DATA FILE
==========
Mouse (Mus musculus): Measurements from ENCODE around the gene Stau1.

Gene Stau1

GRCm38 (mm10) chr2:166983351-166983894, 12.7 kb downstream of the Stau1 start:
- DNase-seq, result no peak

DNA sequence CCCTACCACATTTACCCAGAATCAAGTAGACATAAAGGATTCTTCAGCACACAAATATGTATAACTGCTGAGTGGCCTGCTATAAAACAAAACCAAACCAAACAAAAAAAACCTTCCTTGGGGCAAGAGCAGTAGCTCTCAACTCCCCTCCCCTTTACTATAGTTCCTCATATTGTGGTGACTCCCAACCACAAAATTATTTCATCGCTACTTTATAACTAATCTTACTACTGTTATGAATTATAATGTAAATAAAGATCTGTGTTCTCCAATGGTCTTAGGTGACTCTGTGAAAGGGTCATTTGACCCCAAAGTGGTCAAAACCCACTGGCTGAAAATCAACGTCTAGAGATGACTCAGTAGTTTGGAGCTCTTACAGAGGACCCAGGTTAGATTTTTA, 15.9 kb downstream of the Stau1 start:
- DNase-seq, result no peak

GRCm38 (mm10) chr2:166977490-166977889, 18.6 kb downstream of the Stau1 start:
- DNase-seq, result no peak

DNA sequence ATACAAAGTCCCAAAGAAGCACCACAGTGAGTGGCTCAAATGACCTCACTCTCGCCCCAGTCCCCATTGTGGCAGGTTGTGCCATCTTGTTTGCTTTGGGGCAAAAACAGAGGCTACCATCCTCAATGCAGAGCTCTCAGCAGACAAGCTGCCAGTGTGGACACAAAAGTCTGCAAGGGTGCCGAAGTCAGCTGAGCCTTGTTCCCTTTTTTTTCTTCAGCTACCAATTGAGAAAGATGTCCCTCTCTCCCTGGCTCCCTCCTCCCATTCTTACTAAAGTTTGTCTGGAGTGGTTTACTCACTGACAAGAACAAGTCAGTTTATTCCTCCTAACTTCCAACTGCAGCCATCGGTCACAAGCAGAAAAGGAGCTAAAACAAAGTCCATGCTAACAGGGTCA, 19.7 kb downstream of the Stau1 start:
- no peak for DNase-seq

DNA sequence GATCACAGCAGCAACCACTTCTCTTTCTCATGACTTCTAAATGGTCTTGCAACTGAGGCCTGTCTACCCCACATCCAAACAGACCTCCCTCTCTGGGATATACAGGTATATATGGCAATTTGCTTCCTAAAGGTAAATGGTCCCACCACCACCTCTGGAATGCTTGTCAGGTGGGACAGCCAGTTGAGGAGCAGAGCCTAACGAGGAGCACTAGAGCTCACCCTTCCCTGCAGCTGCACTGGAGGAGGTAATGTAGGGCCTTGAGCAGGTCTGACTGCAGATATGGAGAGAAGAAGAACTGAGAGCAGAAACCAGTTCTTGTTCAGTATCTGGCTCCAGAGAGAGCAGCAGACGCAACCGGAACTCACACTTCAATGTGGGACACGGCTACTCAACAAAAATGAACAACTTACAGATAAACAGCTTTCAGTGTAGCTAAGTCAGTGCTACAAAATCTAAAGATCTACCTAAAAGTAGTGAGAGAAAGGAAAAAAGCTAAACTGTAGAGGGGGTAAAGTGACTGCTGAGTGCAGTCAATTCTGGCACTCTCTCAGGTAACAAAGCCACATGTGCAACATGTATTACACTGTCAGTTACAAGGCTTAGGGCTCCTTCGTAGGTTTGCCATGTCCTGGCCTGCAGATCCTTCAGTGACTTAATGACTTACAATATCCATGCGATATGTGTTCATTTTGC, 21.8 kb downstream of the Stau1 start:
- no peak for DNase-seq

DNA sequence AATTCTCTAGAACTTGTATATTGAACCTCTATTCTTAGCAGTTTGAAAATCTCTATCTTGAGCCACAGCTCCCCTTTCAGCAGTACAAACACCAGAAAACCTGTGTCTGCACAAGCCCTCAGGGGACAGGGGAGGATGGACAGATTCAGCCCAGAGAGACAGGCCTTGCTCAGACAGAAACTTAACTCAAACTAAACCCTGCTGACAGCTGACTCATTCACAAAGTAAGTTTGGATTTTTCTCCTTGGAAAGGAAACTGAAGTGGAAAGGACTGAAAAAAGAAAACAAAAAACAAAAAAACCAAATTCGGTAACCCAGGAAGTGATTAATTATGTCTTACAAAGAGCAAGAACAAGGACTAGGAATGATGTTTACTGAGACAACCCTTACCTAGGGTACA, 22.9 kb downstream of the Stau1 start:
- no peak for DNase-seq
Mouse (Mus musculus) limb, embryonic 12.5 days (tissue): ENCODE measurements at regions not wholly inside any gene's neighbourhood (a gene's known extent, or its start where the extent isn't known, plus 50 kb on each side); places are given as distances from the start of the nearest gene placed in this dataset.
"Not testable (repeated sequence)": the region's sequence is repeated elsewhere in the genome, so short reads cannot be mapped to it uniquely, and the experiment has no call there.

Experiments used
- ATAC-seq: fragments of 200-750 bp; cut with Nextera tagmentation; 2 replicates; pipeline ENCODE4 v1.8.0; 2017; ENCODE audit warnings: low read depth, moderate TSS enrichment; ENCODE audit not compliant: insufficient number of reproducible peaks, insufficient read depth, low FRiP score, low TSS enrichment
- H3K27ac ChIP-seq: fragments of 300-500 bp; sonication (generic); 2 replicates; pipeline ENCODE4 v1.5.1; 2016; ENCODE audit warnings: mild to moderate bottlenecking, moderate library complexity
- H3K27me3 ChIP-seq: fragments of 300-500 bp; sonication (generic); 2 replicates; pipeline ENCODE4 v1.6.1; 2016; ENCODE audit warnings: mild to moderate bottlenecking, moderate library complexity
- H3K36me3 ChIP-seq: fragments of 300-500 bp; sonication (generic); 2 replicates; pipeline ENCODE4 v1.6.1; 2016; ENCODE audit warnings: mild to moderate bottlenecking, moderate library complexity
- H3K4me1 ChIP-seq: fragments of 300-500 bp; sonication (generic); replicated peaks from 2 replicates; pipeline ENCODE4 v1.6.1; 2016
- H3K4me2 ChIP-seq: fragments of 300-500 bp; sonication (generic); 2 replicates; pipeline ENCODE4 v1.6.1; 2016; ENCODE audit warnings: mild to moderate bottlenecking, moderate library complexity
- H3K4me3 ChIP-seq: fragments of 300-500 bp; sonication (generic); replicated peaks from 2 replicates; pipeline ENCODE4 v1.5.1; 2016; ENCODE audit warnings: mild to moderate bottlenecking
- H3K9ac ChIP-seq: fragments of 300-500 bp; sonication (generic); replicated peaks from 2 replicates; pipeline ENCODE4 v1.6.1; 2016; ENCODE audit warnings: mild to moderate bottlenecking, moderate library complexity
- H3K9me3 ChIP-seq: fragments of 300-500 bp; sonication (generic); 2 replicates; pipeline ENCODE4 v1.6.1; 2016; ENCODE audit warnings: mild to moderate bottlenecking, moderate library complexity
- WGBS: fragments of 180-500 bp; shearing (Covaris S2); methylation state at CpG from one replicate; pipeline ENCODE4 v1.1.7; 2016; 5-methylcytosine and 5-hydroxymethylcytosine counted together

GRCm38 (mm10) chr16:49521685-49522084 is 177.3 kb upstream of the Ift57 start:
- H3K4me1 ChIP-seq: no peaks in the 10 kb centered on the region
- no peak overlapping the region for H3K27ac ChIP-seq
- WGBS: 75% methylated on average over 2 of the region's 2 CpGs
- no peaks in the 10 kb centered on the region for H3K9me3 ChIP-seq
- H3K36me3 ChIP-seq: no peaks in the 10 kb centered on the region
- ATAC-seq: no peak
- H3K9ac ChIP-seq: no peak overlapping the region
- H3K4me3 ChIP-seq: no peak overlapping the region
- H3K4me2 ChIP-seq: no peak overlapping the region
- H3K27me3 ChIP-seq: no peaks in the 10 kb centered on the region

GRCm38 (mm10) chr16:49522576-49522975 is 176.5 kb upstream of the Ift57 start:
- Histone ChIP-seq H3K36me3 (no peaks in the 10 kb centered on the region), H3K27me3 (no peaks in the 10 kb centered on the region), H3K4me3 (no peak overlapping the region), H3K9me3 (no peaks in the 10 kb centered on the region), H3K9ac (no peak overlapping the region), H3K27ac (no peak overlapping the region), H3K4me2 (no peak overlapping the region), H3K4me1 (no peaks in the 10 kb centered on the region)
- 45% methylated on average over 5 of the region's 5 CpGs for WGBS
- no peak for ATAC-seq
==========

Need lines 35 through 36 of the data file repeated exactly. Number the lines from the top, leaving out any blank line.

- H3K9ac ChIP-seq: no peak overlapping the region
- H3K4me3 ChIP-seq: no peak overlapping the region